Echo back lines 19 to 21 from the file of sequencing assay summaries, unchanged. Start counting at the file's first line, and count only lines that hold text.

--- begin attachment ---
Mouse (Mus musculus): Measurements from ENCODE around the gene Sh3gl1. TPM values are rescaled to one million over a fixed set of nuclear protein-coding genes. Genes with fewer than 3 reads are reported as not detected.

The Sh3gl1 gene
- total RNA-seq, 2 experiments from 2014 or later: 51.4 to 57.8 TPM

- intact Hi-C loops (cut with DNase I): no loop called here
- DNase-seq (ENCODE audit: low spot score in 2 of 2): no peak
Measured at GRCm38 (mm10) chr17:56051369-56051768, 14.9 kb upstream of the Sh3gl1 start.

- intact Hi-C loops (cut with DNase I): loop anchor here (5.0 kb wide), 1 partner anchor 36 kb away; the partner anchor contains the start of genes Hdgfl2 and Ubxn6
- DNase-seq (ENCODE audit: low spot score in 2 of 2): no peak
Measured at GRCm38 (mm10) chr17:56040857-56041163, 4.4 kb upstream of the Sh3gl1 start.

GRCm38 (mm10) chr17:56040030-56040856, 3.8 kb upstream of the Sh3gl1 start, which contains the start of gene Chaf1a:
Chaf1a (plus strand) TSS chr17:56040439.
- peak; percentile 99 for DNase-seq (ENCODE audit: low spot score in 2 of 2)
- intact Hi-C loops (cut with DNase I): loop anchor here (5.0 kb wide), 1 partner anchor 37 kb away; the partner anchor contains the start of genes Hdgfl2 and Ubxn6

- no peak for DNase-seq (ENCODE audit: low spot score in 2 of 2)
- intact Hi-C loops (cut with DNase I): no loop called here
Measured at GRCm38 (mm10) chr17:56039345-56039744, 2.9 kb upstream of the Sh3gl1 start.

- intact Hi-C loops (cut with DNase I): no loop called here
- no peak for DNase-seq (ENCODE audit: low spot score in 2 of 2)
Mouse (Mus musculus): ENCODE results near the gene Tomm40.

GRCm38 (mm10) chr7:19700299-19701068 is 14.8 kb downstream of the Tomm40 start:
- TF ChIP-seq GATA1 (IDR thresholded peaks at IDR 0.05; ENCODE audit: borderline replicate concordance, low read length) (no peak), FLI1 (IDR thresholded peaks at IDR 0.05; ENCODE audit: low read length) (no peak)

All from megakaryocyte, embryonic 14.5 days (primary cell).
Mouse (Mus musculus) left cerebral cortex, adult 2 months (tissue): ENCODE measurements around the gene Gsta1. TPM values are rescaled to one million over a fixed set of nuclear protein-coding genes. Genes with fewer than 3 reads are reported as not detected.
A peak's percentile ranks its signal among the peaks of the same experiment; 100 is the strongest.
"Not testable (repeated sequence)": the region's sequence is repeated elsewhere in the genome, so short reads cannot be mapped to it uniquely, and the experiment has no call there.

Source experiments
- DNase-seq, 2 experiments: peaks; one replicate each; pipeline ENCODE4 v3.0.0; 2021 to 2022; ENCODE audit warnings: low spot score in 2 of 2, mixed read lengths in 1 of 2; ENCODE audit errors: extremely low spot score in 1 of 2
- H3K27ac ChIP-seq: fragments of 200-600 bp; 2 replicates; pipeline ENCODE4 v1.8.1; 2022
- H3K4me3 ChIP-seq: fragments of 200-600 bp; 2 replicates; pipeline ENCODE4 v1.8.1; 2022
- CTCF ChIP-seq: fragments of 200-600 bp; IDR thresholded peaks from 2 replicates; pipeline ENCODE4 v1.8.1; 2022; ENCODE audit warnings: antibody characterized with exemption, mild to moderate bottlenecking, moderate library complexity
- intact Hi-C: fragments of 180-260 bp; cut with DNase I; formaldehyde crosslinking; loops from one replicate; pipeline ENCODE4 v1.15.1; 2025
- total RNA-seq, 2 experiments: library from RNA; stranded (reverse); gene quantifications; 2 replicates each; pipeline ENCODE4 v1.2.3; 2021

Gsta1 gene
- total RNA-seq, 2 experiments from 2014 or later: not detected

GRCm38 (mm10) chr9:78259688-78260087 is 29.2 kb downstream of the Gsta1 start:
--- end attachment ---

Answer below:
Mouse (Mus musculus): ENCODE results near the gene Tomm40.

GRCm38 (mm10) chr7:19700299-19701068 is 14.8 kb downstream of the Tomm40 start:
- TF ChIP-seq GATA1 (IDR thresholded peaks at IDR 0.05; ENCODE audit: borderline replicate concordance, low read length) (no peak), FLI1 (IDR thresholded peaks at IDR 0.05; ENCODE audit: low read length) (no peak)